Supreme Court Appointments: Judge Bork and the Politicization of Senate Confirmations

By Norman Vieira; Leonard Gross | Go to book overview

13
OTHER WITNESSES

An unprecedented number of witnesses testified at the Bork hearings. Bork's own testimony had taken thirty hours over a five-day period. The testimony of other witnesses consumed fifty-seven hours over an eightday period. In all, 112 witnesses testified. There were an equal number of witness panels supporting and opposing Bork's confirmation. But even this appearance of parity worked against Bork. In a typical confirmation hearing, most of the testimony is favorable to the nominee. The very fact that half of the panels testified in opposition to Bork suggested that this nomination was highly controversial and that it was somehow different from nearly all the ones preceding it.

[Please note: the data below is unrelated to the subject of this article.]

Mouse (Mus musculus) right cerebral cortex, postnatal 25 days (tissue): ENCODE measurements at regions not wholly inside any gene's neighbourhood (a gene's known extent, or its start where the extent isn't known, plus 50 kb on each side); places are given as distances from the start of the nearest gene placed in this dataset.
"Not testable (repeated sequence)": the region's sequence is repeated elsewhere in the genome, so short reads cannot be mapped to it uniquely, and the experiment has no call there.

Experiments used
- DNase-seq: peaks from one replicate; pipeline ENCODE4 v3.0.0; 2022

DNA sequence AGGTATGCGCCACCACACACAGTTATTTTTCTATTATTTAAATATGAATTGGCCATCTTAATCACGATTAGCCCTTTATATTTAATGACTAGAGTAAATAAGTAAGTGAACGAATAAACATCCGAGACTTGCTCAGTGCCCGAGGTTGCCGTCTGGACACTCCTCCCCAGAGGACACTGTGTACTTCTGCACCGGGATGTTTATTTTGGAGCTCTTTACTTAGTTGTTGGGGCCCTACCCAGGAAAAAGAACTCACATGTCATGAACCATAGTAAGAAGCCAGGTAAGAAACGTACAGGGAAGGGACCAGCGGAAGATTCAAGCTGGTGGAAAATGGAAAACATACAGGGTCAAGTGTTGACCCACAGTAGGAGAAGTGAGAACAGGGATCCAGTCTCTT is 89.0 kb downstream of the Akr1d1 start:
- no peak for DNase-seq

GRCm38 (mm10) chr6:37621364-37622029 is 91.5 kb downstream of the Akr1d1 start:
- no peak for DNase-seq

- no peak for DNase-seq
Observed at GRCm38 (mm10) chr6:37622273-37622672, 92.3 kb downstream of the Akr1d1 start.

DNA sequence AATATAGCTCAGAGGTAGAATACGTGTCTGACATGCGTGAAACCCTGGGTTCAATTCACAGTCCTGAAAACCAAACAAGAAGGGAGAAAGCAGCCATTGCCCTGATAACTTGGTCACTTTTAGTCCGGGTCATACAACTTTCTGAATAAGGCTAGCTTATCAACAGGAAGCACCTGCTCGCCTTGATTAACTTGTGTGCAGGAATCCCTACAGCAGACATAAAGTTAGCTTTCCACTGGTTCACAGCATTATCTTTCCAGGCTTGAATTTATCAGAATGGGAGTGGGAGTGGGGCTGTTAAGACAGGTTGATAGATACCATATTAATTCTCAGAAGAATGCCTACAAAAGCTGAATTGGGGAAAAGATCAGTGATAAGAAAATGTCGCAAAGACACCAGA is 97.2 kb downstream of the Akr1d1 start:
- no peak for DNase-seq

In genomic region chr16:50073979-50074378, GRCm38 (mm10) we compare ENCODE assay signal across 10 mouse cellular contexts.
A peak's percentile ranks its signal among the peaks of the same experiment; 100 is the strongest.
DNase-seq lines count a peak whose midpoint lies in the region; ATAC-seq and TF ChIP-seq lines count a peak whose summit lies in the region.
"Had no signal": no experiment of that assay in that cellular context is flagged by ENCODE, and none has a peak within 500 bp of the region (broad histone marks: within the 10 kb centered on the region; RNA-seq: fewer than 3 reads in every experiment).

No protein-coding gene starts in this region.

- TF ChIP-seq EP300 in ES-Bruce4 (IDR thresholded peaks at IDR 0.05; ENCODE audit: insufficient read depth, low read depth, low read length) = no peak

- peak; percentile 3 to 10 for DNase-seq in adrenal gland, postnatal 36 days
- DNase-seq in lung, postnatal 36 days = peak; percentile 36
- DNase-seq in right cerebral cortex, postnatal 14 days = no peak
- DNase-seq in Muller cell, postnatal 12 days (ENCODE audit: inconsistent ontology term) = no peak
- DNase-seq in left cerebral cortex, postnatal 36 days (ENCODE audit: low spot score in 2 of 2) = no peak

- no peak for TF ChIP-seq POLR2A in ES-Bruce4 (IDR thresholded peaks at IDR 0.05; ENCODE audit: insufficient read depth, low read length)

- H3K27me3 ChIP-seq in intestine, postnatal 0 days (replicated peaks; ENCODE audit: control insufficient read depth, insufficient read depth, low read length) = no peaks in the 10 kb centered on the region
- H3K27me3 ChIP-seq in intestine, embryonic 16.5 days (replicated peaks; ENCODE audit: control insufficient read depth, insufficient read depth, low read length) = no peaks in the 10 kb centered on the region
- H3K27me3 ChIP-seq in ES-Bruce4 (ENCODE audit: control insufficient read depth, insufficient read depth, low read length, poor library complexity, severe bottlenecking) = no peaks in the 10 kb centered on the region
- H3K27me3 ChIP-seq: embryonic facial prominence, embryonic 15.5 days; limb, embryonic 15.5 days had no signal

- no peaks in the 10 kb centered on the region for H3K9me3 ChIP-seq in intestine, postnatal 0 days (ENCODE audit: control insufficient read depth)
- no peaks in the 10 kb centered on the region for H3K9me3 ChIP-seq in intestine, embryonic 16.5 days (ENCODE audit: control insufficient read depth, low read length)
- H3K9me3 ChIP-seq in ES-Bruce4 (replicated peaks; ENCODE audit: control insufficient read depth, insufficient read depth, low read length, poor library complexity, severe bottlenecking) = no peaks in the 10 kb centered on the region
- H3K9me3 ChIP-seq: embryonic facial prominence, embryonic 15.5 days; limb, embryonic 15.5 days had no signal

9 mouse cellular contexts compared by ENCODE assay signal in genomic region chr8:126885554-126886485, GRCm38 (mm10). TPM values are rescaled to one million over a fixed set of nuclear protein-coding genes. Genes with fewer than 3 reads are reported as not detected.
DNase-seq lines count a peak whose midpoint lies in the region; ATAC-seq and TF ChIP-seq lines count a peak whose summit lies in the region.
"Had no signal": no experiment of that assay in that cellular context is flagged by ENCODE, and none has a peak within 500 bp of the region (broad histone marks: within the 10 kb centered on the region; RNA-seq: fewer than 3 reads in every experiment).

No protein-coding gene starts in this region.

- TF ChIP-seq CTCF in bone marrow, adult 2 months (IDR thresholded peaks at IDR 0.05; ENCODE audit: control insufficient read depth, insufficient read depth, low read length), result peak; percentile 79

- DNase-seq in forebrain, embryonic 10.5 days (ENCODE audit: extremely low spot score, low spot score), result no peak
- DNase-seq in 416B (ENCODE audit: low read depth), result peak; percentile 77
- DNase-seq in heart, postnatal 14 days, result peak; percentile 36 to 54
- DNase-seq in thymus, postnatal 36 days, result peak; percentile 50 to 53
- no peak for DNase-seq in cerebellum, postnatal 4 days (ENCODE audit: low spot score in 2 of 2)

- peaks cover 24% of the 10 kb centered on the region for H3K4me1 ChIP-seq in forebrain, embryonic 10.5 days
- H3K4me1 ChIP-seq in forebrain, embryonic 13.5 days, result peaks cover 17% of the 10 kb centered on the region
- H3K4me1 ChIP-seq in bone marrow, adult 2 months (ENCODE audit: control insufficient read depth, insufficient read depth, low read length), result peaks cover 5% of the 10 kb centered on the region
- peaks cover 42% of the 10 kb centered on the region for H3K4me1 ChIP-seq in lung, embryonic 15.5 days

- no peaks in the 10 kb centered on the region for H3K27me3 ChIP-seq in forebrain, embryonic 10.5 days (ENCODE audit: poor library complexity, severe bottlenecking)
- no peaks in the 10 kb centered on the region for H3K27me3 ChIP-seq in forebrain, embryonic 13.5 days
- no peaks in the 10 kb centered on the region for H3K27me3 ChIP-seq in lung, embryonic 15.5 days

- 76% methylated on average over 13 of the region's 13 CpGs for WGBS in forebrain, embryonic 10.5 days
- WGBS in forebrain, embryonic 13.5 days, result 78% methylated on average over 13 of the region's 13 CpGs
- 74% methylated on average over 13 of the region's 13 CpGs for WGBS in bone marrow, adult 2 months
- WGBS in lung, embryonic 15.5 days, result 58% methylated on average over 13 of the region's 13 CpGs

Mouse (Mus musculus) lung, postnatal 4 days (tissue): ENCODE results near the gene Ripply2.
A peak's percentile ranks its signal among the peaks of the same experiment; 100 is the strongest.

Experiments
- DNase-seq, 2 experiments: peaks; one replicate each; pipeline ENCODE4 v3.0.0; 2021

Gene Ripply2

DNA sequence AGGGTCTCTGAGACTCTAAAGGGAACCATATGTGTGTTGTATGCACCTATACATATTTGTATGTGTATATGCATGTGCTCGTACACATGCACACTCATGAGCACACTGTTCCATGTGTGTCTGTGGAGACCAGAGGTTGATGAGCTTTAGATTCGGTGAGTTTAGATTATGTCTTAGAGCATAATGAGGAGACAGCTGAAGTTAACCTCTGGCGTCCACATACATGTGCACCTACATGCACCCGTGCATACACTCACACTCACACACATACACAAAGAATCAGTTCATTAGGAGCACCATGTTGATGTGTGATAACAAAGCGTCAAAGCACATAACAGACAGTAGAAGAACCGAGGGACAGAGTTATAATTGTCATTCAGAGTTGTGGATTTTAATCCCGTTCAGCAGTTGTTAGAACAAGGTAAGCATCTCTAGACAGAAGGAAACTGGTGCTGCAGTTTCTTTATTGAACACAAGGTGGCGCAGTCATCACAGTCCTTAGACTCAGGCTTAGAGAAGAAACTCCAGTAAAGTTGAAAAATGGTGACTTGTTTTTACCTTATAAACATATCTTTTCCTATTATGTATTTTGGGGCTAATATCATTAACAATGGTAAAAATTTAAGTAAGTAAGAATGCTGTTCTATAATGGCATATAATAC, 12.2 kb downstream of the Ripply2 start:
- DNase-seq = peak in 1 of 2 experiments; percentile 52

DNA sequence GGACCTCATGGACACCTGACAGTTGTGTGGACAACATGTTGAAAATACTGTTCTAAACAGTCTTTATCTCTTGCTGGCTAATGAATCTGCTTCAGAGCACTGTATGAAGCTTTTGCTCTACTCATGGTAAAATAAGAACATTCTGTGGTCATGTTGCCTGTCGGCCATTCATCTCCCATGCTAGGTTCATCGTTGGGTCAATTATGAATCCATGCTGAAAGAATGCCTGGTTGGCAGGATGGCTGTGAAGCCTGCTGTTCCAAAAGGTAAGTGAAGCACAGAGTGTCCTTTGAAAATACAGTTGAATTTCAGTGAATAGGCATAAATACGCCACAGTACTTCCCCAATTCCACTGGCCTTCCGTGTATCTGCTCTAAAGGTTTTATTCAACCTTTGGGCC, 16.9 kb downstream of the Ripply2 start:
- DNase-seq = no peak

The selection of witnesses was also revealing. The procedure was for the Democratic majority to select its witnesses and for the Republican minority to do the same. Both sides chose speakers who were thought to be good advocates and who would not be identified as representatives of "special interests." Accordingly, a large number of the witnesses selected to testify were law professors or other members of the legal profession. Noticeably absent were representatives of groups like NOW, the NAACP, and organized labor. This chapter sets forth some of the highlights of the testimony of those witnesses.


VOICES FROM THE MINORITY COMMUNITY

The first witness to testify after Judge Bork and the ABA representatives was William T. Coleman, former secretary of transportation for President Ford and now a prominent Los Angeles attorney, who testified against Bork's confirmation. The fact that Coleman, a black Republican and a Reagan supporter, would testify against Bork was significant be

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